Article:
“I want to encourage other students to find value in other outlets, like art or music,” Reed said. “Remember to be confident in yourself and value what you have been able to accomplish instead of focusing on societal constructs. Use your talents and remember your hard work!”
Reed used her talents to complete so much more than just a capstone project, and she’s thankful for the learning experience.
“Instead of doing just a capstone project to fulfill the requirement of the class, I took it further,” Reed said. “Mr. [Wes] Collman is the most amazing capstone teacher ever. He lets students do their own thing but still holds us accountable. He’s been very supportive of my project.”
Reed and crew produced the film during the 2018 fall break. The entire cast and crew attend Georgetown High School, and it was up to Reed to recruit and screen potential talent. Needless to say, this was an entirely student-run production from talent, to film, to sound, to editing. Additionally, the majority of the film took place on a Georgetown ISD Campus during the break.
“Mr. Collman helped me a lot,” Reed said. “He made sure the buildings were open during fall break and helped me carry my equipment in. He even starred as a teacher in one of the scenes!”
The full cast and crew include actresses Kim Wallinger, Gabrielle Villarreal, Gwendolyn Kuhn, and Ross Regan, who was responsible for audio and sound. Reed was responsible for writing, filming, editing, and producing the film.
“The actresses did an amazing job portraying the anxiety we feel every day,” Reed said. “I want to say a big thanks to Mr. Collman, Ross, Kim, Gabrielle, and Wendy. I think we only had three to four days off during the break and every filming day was three hours at a minimum.”
It’s through this capstone course that Reed is able to pursue her dream of filmmaking.
“It has been a great learning experience for me,” Reed said. “I was responsible for making the film poster, creating a press kit, and writing the press release. And now, I’m working on creating my own business cards.”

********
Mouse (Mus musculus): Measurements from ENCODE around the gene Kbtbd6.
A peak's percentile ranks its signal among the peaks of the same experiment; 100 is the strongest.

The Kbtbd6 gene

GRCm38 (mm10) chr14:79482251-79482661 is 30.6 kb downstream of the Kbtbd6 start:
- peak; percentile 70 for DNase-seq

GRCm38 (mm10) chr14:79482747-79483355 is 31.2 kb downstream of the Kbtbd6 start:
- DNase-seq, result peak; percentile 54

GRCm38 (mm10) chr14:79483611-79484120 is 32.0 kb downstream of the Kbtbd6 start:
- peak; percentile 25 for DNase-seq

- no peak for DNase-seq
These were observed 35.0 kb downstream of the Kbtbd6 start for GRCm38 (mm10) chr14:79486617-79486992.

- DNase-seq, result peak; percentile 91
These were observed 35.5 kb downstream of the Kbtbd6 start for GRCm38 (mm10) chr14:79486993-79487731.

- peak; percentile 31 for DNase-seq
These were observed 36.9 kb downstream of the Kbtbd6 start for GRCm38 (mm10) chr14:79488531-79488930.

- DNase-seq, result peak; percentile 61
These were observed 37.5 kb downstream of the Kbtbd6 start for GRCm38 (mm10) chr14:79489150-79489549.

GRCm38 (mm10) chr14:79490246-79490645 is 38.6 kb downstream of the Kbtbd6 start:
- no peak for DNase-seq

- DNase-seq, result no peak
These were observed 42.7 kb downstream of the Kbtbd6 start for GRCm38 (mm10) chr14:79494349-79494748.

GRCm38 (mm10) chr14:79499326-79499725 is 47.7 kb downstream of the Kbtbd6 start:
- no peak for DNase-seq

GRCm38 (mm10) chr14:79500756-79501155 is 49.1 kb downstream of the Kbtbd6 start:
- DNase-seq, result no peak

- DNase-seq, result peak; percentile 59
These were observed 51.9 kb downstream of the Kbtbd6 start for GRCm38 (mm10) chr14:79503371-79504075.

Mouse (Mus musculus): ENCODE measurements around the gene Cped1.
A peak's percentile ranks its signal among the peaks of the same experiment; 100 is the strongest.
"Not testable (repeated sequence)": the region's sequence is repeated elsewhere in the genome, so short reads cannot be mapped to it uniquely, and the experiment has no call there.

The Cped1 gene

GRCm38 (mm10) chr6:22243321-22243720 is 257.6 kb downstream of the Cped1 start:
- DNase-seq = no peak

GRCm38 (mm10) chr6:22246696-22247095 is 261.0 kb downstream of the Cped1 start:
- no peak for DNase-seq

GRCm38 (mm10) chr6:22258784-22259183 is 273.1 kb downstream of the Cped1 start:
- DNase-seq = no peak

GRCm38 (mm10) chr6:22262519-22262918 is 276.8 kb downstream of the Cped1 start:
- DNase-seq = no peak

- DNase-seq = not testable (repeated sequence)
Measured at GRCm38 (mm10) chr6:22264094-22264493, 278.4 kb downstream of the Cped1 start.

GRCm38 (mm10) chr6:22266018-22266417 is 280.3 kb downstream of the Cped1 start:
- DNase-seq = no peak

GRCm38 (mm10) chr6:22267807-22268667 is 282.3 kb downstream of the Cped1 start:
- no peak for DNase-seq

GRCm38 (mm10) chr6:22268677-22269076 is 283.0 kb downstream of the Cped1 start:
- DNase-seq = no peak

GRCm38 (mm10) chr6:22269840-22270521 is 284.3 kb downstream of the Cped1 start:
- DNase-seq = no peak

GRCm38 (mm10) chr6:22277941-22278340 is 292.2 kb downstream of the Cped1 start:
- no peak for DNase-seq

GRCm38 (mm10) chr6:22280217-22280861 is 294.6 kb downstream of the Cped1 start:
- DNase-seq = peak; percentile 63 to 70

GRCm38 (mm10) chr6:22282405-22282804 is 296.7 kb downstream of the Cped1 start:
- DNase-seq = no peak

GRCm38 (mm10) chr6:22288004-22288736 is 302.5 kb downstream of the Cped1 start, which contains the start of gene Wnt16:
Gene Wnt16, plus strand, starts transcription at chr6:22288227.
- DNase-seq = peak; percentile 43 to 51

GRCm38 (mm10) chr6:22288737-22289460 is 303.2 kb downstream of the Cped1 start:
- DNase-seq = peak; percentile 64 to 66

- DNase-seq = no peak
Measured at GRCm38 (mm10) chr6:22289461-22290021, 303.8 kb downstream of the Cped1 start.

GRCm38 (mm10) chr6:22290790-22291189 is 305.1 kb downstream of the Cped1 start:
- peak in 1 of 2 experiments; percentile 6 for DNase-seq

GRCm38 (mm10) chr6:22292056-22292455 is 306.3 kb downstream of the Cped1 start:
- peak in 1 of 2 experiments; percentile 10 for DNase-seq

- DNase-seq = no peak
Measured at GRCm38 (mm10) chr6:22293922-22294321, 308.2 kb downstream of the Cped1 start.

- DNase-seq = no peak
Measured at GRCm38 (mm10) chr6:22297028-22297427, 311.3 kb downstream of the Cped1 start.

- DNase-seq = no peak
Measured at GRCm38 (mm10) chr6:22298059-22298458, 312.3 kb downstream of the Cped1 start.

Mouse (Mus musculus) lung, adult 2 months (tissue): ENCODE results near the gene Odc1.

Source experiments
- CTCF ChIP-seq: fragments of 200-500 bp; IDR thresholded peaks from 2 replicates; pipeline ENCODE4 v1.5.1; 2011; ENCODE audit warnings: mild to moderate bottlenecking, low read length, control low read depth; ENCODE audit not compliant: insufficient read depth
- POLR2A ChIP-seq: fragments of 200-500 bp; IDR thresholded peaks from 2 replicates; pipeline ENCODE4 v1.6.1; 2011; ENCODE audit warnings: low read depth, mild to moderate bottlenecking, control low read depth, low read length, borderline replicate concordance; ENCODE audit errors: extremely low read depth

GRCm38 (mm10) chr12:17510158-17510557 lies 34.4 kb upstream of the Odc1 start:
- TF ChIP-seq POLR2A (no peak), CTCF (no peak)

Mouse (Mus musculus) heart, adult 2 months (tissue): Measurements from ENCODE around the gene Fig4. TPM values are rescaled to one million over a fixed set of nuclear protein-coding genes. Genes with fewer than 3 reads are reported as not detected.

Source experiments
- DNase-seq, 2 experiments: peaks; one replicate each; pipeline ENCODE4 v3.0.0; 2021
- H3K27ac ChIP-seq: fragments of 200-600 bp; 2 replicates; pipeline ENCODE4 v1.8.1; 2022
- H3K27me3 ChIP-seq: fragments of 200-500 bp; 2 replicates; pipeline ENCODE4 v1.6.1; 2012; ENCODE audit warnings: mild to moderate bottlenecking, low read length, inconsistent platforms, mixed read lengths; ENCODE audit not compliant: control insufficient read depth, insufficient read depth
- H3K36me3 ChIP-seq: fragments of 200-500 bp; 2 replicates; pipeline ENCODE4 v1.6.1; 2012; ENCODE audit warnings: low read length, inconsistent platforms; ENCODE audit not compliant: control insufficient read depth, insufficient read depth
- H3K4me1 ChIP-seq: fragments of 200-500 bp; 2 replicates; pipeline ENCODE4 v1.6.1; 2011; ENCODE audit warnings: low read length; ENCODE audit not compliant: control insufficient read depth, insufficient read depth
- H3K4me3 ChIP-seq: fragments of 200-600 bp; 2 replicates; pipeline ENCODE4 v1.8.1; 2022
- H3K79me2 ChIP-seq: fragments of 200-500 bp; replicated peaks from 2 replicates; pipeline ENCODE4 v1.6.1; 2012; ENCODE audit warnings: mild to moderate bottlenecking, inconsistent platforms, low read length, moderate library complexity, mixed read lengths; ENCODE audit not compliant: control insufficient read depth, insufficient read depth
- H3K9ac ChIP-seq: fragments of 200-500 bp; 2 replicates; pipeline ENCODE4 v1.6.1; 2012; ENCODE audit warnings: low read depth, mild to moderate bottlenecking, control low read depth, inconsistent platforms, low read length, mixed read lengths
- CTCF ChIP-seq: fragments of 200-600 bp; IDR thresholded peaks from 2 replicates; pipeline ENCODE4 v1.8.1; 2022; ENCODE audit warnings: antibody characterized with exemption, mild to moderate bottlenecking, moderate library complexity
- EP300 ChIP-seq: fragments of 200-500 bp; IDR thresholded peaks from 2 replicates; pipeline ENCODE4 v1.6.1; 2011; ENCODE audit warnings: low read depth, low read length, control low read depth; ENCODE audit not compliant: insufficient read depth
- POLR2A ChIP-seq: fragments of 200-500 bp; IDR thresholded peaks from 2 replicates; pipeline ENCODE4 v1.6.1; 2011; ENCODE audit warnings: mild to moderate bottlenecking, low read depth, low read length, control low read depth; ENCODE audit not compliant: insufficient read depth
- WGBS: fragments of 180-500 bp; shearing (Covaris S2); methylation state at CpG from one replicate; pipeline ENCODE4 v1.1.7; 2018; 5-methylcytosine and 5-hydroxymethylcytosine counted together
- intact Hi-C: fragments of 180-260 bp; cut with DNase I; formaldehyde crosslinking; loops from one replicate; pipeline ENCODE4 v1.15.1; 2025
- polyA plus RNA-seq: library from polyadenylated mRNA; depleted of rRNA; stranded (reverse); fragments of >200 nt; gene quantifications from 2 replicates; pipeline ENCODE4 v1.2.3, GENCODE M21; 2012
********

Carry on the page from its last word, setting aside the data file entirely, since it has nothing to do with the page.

“Ranked” was recently accepted into Georgetown’s first GTX Film Festival. “Ranked” and other student short films will be shown at the GTX Film Festival April 6 from 10 a.m. to noon on screen 2. A Q&A will follow the features and students will be there to answer questions.
Georgetown High School will also host a free showing of “Ranked” on May 21 in room 120 (the lecture hall) from 6:30 - 7:30 p.m.
Reed intends to enter the film in more festivals, like the All-American High School Student Festival in New York as well as the Austin Film Festival in the student category.
In addition to filmmaking, Ashlee is involved in archery, UIL Journalism, and President of the Serteens Club.
Reed also intends to complete another capstone project next year. She wants to continue to focus on storytelling through film.
After she graduates from Georgetown High School, Reed intends to apply to the University of Texas at Austin, as well as the University of Southern California and New York University's Tisch School of Arts. She plans to major in film and continue making short- and feature-length films.
“I have learned so much from this process,” Reed said. “Even when I get a little flustered about my own class rank, my friends will ask me what my own film taught me. I hope this helps other students as well - it’s something we all can relate to.”